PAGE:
The journey after sexual abuse
Written by listed counsellor/psychotherapist: Beverley Chambers Qualified Counsellor, Relationship Issues - Reg. MBACP
1st July, 20160 Comments
Survivors of sexual abuse often suffer in varying degrees long after the abuse stops, but it is important to understand that it is never too late to begin healing. Many adults that have suffered from child sexual abuse encounter a range of short and long term effects throughout their lives, and knowing what some of these things are can help you to realise you are not alone, and that there is a way to overcome your past.
It is not uncommon for adult survivors to feel shameful about the circumstances surrounding their past, feeling guilt and blame is also very common. Maybe it is guilt because you didn’t speak up sooner, or you blame yourself for the actions you took, but you should know that the person that hurt you should be held responsible for their actions, not you. Abusers will often emotionally abuse their victims as well as physically, belittling them with an attempt to make them feel worthless, and often they succeed in this. For this reason many sufferers of sexual abuse will struggle with self-esteem issues and this can greatly affect different areas in a person’s life; from relationships and work to health and well-being.
In many cases the perpetrators of sexual abuse are people that are in a position of trust. For this reason, trust can be an ongoing issue throughout adult life, with intimacy being a struggle at times. It is possible that the survivors first sexual experience has been a result of sexual abuse and therefore consensual experiences as an adult can bring on painful flashbacks or memories.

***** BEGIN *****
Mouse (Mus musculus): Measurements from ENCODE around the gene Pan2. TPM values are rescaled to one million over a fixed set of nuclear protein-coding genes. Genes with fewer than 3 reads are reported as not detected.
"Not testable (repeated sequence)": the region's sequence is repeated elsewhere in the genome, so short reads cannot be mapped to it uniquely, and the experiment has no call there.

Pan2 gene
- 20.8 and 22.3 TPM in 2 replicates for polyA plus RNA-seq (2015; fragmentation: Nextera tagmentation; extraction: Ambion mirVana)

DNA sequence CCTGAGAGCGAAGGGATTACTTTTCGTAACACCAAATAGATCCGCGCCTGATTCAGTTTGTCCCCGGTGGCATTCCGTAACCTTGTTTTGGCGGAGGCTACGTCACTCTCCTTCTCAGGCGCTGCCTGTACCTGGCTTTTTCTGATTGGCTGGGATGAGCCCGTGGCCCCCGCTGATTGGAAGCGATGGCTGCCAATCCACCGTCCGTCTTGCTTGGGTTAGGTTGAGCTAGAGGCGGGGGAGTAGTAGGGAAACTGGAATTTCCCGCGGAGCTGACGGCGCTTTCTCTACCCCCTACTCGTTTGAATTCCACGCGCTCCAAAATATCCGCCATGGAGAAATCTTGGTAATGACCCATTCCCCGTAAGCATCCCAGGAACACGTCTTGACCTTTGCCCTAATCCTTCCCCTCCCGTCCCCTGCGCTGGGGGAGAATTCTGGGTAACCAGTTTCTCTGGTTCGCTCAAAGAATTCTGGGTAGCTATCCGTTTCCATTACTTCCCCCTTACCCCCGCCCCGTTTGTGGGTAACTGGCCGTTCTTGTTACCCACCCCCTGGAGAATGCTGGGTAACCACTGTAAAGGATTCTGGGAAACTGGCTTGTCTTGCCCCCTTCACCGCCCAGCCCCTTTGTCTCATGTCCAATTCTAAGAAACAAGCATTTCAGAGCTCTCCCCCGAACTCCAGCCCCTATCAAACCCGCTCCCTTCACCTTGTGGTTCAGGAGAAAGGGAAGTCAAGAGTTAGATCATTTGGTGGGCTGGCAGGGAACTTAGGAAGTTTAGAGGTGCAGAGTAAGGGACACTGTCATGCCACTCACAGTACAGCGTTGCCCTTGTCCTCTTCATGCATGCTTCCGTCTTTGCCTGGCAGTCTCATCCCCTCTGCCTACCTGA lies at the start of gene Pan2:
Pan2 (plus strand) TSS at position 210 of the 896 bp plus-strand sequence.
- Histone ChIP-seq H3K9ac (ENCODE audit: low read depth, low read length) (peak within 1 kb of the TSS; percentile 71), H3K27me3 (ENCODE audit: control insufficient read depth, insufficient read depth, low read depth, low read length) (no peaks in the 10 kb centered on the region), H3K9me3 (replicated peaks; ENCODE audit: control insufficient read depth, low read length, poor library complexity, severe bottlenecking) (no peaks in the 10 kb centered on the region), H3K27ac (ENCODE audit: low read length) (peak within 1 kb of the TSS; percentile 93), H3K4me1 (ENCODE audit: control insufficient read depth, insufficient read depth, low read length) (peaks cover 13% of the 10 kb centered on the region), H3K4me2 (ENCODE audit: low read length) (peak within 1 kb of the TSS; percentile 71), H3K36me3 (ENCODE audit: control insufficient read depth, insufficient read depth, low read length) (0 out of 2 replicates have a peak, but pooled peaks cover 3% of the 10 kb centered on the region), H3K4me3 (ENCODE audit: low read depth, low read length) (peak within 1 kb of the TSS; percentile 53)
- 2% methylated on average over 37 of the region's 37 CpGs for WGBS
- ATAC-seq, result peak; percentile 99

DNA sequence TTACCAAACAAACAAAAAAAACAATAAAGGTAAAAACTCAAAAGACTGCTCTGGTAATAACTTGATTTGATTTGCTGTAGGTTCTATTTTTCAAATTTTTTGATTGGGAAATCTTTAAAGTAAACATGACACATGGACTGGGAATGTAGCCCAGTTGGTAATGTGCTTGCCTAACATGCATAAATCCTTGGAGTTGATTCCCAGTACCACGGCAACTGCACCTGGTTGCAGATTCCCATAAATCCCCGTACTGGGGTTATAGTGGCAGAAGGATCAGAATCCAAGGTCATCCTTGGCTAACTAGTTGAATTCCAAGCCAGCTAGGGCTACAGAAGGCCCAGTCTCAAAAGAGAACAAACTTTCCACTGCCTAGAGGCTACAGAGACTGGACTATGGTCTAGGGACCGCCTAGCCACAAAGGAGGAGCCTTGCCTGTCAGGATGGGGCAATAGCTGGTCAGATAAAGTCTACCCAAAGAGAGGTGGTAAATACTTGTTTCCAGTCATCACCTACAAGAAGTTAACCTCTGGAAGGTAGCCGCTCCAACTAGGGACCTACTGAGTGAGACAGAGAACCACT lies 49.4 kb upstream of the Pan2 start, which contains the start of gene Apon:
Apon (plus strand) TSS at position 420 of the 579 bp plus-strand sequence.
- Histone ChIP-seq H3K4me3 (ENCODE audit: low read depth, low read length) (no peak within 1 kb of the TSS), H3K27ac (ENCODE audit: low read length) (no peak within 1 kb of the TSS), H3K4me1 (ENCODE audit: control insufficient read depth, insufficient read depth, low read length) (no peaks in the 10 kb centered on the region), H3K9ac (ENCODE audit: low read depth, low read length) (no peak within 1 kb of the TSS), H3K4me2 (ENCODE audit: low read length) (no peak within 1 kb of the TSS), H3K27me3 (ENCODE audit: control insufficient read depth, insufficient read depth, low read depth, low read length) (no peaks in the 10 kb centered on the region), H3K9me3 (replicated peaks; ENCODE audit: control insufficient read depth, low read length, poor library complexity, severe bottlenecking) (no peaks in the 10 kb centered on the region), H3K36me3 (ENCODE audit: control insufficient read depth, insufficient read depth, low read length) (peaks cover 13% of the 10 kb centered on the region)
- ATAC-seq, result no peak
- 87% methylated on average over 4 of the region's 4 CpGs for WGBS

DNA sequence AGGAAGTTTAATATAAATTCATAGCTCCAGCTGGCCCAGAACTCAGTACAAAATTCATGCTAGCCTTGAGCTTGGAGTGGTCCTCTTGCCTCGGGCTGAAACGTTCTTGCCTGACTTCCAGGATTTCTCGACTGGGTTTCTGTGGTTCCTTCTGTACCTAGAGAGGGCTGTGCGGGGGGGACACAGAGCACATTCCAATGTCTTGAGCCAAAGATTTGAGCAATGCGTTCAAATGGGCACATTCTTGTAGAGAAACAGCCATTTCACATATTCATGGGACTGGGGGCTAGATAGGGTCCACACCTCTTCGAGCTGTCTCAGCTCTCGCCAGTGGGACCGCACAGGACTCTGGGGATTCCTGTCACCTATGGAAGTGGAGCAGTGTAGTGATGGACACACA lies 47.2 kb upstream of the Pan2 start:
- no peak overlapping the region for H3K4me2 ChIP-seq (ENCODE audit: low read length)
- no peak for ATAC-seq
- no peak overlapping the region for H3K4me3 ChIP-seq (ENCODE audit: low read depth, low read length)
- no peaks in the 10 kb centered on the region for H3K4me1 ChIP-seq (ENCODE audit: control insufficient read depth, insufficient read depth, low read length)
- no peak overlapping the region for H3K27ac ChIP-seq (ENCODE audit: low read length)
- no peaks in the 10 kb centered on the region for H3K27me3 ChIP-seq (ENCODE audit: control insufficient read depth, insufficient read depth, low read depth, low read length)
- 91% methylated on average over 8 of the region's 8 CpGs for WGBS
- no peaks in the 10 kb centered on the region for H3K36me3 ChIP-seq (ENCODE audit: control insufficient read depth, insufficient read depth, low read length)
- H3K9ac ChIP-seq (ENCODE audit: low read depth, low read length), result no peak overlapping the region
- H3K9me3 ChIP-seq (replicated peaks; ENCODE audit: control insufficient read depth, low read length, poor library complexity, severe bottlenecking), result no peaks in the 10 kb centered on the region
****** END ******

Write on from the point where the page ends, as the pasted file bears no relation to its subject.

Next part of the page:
It can be very difficult for a survivor to speak openly about their abuse, and they can carry the memories with them for a long time without speaking to anyone at all. It is not uncommon for effects to occur years after the abuse has ended. Some survivors may even subconsciously suppress their memories for many years before they resurface.
Sexual abuse can often continue on into adulthood, such as with those that remain in the family home or those still under the guidance of an abuser. This is less talked about but is very much a reality in some instances.
Other very common experiences that can arise after abuse is suicidal thoughts, depression, anxiety, addiction, self-harm, OCD, attachment disorder, anger, eating disorders, dissociation, PTSD, and insomnia.
If you or someone you know has suffered from sexual abuse, with the right help and support these issues can be addressed and you can begin to heal.
About the author
I have worked for 18 years as a counsellor addressing issues such as depression, anxiety, trauma, sexual abuse, relationship issues, addiction to alcohol, therapy groups, family issues. My qualifications are; diploma in counselling and group work, DipSW, alcohol counsellor, life coach, certificate family support therapy, NADA auricular acupuncture.
Related articles from our experts
- A brief neuropsychology of PTSD
Justin Lee Slaughter. Humanistic Integrative Counsellor. MBACP (Reg)8th August, 2017
- When the world spins
Jacqueline Karaca M.Sc. Hons Counselling Psych; MBACP Reg.12th July, 2017
- Understanding and working with spiritual abuse
Dr Kathryn Kinmond CPsychol; CSci; AFBPsS; Reg MBACP (Accred)8th July, 2017
- Seeking counselling after sexual violence
Nicola Griffiths BACP Dip in Counselling BA Hons in Social Studies30th June, 2017
- Male survivors of sexual abuse
Innershifts8th March, 2017
- Normal responses to abnormal situations
SUSAN STUBBINGS Counsellor & Counselling Supervisor, Adv. Dip. Reg MBACP20th January, 2017
Counselling Directory is not responsible for the articles published by members. The views expressed are those of the member who wrote the article.